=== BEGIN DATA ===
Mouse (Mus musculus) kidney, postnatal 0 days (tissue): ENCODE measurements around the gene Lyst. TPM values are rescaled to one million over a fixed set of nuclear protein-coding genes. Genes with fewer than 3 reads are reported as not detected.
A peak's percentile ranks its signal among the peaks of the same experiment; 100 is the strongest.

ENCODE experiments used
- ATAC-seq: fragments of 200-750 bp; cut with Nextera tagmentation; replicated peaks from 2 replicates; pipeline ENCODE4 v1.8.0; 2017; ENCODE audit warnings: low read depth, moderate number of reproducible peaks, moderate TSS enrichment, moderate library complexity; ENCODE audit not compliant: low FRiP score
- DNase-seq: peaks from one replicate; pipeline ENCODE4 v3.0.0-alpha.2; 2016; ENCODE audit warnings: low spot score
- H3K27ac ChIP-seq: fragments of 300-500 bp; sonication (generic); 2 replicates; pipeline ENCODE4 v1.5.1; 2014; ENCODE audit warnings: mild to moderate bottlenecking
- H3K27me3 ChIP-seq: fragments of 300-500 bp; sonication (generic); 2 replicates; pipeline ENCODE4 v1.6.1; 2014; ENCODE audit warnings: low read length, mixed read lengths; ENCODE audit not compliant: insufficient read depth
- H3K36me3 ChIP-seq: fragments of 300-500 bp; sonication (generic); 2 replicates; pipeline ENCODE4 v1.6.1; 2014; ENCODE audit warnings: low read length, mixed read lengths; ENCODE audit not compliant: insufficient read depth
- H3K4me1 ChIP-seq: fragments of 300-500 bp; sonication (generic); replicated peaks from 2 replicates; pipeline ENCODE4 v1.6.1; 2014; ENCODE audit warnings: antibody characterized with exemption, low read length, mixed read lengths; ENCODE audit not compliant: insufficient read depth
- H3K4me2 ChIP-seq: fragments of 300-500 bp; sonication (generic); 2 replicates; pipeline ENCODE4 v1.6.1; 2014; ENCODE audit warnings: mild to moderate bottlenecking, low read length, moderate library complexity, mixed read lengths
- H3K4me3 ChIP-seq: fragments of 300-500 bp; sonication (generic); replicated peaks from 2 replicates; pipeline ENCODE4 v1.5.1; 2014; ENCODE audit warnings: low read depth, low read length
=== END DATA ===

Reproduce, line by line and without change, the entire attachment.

Mouse (Mus musculus) kidney, postnatal 0 days (tissue): ENCODE measurements around the gene Lyst. TPM values are rescaled to one million over a fixed set of nuclear protein-coding genes. Genes with fewer than 3 reads are reported as not detected.
A peak's percentile ranks its signal among the peaks of the same experiment; 100 is the strongest.

ENCODE experiments used
- ATAC-seq: fragments of 200-750 bp; cut with Nextera tagmentation; replicated peaks from 2 replicates; pipeline ENCODE4 v1.8.0; 2017; ENCODE audit warnings: low read depth, moderate number of reproducible peaks, moderate TSS enrichment, moderate library complexity; ENCODE audit not compliant: low FRiP score
- DNase-seq: peaks from one replicate; pipeline ENCODE4 v3.0.0-alpha.2; 2016; ENCODE audit warnings: low spot score
- H3K27ac ChIP-seq: fragments of 300-500 bp; sonication (generic); 2 replicates; pipeline ENCODE4 v1.5.1; 2014; ENCODE audit warnings: mild to moderate bottlenecking
- H3K27me3 ChIP-seq: fragments of 300-500 bp; sonication (generic); 2 replicates; pipeline ENCODE4 v1.6.1; 2014; ENCODE audit warnings: low read length, mixed read lengths; ENCODE audit not compliant: insufficient read depth
- H3K36me3 ChIP-seq: fragments of 300-500 bp; sonication (generic); 2 replicates; pipeline ENCODE4 v1.6.1; 2014; ENCODE audit warnings: low read length, mixed read lengths; ENCODE audit not compliant: insufficient read depth
- H3K4me1 ChIP-seq: fragments of 300-500 bp; sonication (generic); replicated peaks from 2 replicates; pipeline ENCODE4 v1.6.1; 2014; ENCODE audit warnings: antibody characterized with exemption, low read length, mixed read lengths; ENCODE audit not compliant: insufficient read depth
- H3K4me2 ChIP-seq: fragments of 300-500 bp; sonication (generic); 2 replicates; pipeline ENCODE4 v1.6.1; 2014; ENCODE audit warnings: mild to moderate bottlenecking, low read length, moderate library complexity, mixed read lengths
- H3K4me3 ChIP-seq: fragments of 300-500 bp; sonication (generic); replicated peaks from 2 replicates; pipeline ENCODE4 v1.5.1; 2014; ENCODE audit warnings: low read depth, low read length